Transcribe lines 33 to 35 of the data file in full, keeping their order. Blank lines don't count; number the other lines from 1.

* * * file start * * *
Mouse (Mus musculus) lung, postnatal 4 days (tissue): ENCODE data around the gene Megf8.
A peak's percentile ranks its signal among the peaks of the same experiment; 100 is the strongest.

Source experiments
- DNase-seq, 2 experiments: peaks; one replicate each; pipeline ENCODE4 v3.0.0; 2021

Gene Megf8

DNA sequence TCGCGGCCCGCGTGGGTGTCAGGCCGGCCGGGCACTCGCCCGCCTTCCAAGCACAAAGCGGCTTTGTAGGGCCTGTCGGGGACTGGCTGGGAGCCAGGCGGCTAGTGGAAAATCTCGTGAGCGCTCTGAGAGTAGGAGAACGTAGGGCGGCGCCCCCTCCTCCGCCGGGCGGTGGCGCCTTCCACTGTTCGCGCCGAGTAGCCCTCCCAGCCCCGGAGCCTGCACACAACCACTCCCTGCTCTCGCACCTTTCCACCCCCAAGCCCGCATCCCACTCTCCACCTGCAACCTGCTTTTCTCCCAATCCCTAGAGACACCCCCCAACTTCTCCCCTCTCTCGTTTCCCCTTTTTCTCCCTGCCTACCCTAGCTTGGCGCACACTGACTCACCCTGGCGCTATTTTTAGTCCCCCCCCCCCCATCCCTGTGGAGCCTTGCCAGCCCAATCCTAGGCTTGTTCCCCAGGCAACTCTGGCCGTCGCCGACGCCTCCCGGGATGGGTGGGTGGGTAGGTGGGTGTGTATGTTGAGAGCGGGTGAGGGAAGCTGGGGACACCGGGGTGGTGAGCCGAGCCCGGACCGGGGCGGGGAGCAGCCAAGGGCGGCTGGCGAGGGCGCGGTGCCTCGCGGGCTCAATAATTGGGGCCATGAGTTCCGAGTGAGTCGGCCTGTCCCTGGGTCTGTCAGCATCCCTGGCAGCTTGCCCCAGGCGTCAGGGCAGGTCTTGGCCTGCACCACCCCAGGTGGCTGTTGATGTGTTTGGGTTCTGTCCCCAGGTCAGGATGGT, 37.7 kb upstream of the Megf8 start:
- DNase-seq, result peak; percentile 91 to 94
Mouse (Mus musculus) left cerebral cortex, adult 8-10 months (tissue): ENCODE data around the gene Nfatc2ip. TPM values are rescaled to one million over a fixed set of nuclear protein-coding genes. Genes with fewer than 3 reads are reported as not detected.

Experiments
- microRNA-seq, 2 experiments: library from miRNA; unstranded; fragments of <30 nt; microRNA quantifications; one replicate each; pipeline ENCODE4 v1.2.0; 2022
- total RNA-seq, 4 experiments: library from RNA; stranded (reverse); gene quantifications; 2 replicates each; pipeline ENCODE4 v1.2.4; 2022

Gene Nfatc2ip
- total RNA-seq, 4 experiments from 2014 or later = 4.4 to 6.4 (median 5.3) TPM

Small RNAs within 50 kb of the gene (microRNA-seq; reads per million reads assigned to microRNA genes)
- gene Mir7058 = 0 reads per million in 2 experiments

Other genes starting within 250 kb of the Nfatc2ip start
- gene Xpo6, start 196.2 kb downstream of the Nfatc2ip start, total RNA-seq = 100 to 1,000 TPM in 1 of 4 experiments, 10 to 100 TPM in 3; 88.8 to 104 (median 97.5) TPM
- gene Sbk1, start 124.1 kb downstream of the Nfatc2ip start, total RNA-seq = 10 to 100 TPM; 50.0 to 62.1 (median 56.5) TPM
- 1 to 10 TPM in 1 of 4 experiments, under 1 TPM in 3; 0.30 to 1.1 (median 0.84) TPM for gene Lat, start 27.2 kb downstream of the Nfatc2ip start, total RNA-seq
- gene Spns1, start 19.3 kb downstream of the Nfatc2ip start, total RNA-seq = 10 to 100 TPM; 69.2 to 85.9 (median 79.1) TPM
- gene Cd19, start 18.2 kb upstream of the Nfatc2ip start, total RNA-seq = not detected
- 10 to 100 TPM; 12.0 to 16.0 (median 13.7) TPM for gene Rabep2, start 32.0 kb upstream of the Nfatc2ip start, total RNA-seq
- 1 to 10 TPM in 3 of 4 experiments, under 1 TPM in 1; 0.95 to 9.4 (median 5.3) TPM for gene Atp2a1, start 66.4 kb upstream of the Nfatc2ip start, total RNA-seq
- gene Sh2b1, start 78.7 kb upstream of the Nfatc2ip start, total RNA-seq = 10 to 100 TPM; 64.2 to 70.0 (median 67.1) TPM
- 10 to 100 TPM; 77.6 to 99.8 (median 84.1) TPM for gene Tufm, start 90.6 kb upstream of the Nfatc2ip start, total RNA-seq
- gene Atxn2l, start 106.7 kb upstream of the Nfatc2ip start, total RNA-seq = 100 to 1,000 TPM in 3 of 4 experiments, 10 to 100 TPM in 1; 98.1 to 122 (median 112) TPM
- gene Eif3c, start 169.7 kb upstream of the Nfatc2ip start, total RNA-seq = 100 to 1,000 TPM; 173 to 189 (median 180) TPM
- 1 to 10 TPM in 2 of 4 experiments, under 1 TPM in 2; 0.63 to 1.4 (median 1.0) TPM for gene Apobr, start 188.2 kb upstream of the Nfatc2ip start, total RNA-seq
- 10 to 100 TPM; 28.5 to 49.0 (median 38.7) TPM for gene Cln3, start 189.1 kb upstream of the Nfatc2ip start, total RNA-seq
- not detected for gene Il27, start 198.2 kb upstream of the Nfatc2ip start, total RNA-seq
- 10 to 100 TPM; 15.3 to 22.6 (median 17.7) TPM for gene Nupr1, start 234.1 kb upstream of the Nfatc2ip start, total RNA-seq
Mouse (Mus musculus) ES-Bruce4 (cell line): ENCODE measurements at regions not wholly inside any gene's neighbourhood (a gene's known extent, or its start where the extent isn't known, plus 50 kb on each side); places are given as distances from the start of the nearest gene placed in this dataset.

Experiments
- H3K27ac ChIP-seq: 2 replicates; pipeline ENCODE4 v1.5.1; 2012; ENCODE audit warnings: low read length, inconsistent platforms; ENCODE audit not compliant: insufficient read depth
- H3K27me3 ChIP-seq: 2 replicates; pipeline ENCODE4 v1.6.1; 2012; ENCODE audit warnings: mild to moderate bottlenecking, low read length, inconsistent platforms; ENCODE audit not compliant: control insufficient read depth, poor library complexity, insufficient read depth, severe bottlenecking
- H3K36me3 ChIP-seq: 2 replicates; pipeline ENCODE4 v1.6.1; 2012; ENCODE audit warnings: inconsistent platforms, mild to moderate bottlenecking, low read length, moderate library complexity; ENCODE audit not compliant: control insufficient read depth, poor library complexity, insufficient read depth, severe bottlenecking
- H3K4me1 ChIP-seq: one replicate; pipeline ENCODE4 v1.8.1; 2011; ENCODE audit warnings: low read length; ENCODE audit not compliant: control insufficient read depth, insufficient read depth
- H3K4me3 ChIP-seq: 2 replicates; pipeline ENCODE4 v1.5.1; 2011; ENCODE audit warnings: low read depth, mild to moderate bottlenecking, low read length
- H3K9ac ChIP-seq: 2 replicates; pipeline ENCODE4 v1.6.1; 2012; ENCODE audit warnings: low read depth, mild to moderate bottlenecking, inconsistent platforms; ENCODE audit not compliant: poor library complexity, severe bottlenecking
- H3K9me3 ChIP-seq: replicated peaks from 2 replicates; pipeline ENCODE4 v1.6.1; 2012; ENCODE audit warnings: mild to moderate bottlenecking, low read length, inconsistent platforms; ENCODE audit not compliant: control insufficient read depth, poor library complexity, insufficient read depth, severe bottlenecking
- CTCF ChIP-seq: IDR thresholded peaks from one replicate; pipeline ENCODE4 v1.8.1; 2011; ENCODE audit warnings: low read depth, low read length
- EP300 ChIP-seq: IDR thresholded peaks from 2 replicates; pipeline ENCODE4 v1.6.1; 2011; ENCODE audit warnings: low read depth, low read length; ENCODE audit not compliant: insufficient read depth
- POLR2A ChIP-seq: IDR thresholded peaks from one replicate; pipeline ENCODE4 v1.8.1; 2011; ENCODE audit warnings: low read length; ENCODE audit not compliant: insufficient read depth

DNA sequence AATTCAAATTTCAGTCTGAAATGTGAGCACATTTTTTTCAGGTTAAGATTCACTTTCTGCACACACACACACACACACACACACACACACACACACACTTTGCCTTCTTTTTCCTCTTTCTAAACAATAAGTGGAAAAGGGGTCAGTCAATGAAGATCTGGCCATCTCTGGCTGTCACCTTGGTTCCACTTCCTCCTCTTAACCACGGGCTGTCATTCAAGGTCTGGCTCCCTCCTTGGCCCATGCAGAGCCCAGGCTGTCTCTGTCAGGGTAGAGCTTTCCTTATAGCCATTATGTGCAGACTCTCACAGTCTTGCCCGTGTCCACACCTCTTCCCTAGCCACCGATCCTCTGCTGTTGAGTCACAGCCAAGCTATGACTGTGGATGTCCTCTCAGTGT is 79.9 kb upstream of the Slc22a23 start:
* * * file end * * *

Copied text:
Experiments
- H3K27ac ChIP-seq: 2 replicates; pipeline ENCODE4 v1.5.1; 2012; ENCODE audit warnings: low read length, inconsistent platforms; ENCODE audit not compliant: insufficient read depth
- H3K27me3 ChIP-seq: 2 replicates; pipeline ENCODE4 v1.6.1; 2012; ENCODE audit warnings: mild to moderate bottlenecking, low read length, inconsistent platforms; ENCODE audit not compliant: control insufficient read depth, poor library complexity, insufficient read depth, severe bottlenecking